On Wednesdays (other than wearing pink) we’ll bring you a legal update so you can up your legal knowledge game.


Presently, under the Privacy Act 1988 (‘Privacy Act’), Australians have the right to request access to the personal information an organisation holds on them and the right to correct such personal information. Under proposed changes to the Privacy Act as set out in the Attorney General’s Privacy Act Review report released in Feb 2023, of the 116 recommendations for change, there will be a new ‘right to be forgotten’.


If the recommendation is adopted, then Australians will have the same existing rights our cousins in Europe enjoy under the EU’s General Protection Data Regulation. This means that you, as an individual, could make a request to an organisation the likes of Facebook or Twitter to erase your personal information. This also extends to 3rd parties who receive your personal information from those organisations. If requested, the organisation  would be obligated to inform the 3rd party recipients of this request to be forgotten by you.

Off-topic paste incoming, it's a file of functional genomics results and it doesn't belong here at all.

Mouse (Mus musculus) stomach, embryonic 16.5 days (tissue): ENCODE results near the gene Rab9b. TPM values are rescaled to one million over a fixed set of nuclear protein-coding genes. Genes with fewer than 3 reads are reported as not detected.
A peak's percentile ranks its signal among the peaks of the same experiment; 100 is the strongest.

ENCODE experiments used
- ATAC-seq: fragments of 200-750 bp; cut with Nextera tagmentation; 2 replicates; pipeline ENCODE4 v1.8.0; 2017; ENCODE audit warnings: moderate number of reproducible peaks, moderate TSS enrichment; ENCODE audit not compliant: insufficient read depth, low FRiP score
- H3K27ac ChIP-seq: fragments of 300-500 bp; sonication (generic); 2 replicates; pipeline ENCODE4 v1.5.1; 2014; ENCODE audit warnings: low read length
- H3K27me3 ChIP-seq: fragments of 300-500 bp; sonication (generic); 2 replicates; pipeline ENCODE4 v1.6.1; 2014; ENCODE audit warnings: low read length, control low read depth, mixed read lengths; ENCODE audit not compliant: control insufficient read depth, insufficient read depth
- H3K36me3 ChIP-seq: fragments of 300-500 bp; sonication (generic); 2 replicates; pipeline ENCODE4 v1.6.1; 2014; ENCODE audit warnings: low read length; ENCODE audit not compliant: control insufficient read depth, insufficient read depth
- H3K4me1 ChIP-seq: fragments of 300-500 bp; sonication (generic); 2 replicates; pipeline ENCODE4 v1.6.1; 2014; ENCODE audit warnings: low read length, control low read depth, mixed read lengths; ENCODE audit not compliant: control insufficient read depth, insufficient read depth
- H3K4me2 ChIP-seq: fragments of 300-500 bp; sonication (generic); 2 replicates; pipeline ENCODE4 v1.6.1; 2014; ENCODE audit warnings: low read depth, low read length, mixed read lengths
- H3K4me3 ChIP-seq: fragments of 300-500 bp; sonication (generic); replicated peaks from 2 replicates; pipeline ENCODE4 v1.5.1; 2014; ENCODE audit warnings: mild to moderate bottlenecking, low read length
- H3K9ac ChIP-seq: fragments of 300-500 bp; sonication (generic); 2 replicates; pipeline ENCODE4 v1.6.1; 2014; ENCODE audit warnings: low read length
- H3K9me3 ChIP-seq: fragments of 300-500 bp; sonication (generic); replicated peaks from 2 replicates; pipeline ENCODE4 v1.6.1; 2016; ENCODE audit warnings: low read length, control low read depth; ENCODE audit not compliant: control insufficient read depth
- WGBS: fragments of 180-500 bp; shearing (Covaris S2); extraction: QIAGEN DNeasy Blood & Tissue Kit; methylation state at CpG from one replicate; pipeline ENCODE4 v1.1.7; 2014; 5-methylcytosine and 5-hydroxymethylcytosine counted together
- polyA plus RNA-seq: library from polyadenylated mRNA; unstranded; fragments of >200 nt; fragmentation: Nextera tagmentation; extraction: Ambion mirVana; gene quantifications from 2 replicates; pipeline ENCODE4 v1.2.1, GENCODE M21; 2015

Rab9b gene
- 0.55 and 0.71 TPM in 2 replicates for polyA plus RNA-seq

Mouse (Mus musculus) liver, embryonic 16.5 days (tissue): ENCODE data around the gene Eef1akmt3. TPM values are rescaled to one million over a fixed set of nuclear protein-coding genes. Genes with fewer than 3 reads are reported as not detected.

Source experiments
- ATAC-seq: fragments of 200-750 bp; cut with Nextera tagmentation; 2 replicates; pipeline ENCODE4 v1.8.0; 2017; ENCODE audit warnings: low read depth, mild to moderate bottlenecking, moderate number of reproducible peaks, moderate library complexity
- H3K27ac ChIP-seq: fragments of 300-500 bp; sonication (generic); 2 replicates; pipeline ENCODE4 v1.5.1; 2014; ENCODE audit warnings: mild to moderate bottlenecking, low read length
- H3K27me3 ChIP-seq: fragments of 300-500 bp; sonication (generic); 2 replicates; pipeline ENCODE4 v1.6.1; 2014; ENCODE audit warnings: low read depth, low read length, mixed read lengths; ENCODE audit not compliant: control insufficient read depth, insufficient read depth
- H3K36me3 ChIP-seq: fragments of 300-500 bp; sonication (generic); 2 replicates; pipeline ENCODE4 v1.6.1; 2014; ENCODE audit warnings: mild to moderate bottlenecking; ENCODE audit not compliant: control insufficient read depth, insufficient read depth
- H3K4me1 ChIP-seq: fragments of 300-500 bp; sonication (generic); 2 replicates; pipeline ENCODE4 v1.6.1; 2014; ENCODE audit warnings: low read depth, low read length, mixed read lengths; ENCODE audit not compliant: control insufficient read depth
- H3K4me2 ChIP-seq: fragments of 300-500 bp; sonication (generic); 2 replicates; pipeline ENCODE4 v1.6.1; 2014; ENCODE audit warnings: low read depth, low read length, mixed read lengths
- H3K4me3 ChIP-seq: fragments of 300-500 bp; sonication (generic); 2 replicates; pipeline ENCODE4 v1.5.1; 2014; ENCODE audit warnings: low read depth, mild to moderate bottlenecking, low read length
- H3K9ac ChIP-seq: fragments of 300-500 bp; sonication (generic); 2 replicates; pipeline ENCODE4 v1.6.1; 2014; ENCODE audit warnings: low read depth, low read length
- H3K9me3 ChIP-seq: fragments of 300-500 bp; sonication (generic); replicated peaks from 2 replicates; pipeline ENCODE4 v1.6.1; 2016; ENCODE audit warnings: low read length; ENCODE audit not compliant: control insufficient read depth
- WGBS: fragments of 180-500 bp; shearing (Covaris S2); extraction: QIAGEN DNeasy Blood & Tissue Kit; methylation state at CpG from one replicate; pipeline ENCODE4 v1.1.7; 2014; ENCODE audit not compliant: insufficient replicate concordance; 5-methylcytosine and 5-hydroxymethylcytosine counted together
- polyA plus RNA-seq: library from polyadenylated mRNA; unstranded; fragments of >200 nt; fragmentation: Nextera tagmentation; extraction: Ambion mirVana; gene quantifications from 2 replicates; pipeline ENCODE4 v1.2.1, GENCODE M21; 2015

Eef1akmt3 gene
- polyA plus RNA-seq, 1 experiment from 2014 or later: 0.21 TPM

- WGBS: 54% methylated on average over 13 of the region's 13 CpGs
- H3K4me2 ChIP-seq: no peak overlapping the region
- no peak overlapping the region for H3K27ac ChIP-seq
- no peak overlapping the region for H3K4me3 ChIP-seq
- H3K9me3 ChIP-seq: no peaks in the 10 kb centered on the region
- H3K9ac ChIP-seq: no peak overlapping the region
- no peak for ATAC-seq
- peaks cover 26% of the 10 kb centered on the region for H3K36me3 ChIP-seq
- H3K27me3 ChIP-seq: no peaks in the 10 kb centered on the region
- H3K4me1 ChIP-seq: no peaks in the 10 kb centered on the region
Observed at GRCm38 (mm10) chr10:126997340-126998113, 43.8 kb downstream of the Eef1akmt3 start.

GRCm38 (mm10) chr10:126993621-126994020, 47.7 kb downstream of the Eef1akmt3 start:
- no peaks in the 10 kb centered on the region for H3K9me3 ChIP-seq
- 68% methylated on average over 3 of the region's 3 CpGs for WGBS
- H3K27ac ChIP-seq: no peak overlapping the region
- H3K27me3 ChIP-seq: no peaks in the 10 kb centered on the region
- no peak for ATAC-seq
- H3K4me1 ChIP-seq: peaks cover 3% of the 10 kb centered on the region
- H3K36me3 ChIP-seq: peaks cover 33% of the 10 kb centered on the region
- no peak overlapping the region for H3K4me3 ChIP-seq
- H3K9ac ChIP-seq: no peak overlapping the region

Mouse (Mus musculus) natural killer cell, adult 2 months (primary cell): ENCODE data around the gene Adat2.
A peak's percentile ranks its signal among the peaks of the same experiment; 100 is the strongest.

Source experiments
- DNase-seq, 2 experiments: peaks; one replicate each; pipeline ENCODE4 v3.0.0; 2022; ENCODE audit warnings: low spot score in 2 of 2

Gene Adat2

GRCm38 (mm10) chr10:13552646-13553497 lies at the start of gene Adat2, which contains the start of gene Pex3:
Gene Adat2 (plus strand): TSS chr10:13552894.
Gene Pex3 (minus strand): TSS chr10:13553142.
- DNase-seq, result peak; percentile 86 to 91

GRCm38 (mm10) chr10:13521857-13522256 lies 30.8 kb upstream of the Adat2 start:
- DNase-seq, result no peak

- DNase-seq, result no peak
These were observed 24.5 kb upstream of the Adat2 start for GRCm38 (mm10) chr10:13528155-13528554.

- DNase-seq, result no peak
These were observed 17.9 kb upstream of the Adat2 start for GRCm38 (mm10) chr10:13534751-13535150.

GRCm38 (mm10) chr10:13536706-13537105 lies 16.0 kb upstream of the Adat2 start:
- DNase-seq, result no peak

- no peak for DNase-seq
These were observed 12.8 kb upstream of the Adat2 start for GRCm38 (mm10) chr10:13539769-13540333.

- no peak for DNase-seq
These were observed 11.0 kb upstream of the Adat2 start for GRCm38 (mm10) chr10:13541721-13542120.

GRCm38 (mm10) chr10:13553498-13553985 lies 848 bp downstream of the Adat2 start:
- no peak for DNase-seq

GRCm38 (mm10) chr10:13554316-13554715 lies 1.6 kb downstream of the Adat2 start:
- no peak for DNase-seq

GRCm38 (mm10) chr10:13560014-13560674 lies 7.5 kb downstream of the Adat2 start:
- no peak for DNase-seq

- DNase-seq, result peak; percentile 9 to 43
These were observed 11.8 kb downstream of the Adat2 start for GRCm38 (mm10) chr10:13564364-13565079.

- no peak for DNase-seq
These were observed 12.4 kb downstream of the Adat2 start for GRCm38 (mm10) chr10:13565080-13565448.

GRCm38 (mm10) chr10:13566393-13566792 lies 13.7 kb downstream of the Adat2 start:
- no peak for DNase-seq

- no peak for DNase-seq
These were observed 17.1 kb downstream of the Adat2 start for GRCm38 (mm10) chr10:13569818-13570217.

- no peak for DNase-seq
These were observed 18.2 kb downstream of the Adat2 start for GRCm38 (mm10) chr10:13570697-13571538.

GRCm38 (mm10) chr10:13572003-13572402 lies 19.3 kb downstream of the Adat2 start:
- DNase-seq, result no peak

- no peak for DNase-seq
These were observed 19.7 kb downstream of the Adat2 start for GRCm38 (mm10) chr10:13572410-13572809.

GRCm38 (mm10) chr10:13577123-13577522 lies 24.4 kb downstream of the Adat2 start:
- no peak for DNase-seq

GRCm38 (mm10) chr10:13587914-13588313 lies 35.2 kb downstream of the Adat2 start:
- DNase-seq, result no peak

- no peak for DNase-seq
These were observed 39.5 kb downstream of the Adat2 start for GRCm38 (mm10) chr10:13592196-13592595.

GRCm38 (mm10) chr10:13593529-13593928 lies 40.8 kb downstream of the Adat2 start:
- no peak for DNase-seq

There are a number of new individual privacy rights which are proposed under the Privacy Act Review report. Whilst they are not enacted as yet, we can see on the horizon that there is a push for governments and ultimately companies and businesses to recognise that privacy is a fundamental individual right.  Your personal information is owned by you and so you should get the right to control who may hold your personal information and what they can do with it.